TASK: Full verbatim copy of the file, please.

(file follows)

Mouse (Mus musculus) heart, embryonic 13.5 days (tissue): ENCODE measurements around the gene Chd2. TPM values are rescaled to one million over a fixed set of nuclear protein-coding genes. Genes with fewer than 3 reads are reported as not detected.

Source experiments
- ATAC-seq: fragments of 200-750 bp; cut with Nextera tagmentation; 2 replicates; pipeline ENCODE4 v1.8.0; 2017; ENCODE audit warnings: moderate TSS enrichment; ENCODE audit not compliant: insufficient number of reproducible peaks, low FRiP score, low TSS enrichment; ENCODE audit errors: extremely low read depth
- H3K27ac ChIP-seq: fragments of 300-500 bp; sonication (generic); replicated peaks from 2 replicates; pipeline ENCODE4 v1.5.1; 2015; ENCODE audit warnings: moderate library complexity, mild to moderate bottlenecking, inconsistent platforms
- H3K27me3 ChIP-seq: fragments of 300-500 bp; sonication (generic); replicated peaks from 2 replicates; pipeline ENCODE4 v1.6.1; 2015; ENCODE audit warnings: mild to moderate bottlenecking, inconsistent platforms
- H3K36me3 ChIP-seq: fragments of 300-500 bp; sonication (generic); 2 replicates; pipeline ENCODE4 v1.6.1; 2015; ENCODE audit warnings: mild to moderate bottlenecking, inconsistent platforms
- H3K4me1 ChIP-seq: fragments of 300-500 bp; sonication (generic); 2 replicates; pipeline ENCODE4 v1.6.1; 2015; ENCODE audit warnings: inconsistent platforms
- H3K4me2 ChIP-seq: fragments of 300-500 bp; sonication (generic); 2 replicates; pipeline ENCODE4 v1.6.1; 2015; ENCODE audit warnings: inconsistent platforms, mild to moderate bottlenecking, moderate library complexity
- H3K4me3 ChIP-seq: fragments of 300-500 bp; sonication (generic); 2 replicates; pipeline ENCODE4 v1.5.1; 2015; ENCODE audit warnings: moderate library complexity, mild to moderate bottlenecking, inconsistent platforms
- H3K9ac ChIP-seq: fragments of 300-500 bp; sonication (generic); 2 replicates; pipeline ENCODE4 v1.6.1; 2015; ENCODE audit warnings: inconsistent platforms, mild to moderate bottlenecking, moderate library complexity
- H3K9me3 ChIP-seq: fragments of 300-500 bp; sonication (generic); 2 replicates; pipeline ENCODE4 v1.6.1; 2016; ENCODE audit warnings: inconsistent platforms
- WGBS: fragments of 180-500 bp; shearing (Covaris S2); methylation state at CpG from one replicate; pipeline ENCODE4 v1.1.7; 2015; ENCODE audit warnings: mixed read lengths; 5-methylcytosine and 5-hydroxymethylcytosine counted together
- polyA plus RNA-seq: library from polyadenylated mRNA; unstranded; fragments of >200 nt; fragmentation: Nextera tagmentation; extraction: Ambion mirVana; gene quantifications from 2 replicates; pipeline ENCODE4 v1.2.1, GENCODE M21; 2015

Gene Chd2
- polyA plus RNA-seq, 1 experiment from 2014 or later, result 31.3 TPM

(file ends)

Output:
Mouse (Mus musculus) heart, embryonic 13.5 days (tissue): ENCODE measurements around the gene Chd2. TPM values are rescaled to one million over a fixed set of nuclear protein-coding genes. Genes with fewer than 3 reads are reported as not detected.

Source experiments
- ATAC-seq: fragments of 200-750 bp; cut with Nextera tagmentation; 2 replicates; pipeline ENCODE4 v1.8.0; 2017; ENCODE audit warnings: moderate TSS enrichment; ENCODE audit not compliant: insufficient number of reproducible peaks, low FRiP score, low TSS enrichment; ENCODE audit errors: extremely low read depth
- H3K27ac ChIP-seq: fragments of 300-500 bp; sonication (generic); replicated peaks from 2 replicates; pipeline ENCODE4 v1.5.1; 2015; ENCODE audit warnings: moderate library complexity, mild to moderate bottlenecking, inconsistent platforms
- H3K27me3 ChIP-seq: fragments of 300-500 bp; sonication (generic); replicated peaks from 2 replicates; pipeline ENCODE4 v1.6.1; 2015; ENCODE audit warnings: mild to moderate bottlenecking, inconsistent platforms
- H3K36me3 ChIP-seq: fragments of 300-500 bp; sonication (generic); 2 replicates; pipeline ENCODE4 v1.6.1; 2015; ENCODE audit warnings: mild to moderate bottlenecking, inconsistent platforms
- H3K4me1 ChIP-seq: fragments of 300-500 bp; sonication (generic); 2 replicates; pipeline ENCODE4 v1.6.1; 2015; ENCODE audit warnings: inconsistent platforms
- H3K4me2 ChIP-seq: fragments of 300-500 bp; sonication (generic); 2 replicates; pipeline ENCODE4 v1.6.1; 2015; ENCODE audit warnings: inconsistent platforms, mild to moderate bottlenecking, moderate library complexity
- H3K4me3 ChIP-seq: fragments of 300-500 bp; sonication (generic); 2 replicates; pipeline ENCODE4 v1.5.1; 2015; ENCODE audit warnings: moderate library complexity, mild to moderate bottlenecking, inconsistent platforms
- H3K9ac ChIP-seq: fragments of 300-500 bp; sonication (generic); 2 replicates; pipeline ENCODE4 v1.6.1; 2015; ENCODE audit warnings: inconsistent platforms, mild to moderate bottlenecking, moderate library complexity
- H3K9me3 ChIP-seq: fragments of 300-500 bp; sonication (generic); 2 replicates; pipeline ENCODE4 v1.6.1; 2016; ENCODE audit warnings: inconsistent platforms
- WGBS: fragments of 180-500 bp; shearing (Covaris S2); methylation state at CpG from one replicate; pipeline ENCODE4 v1.1.7; 2015; ENCODE audit warnings: mixed read lengths; 5-methylcytosine and 5-hydroxymethylcytosine counted together
- polyA plus RNA-seq: library from polyadenylated mRNA; unstranded; fragments of >200 nt; fragmentation: Nextera tagmentation; extraction: Ambion mirVana; gene quantifications from 2 replicates; pipeline ENCODE4 v1.2.1, GENCODE M21; 2015

Gene Chd2
- polyA plus RNA-seq, 1 experiment from 2014 or later, result 31.3 TPM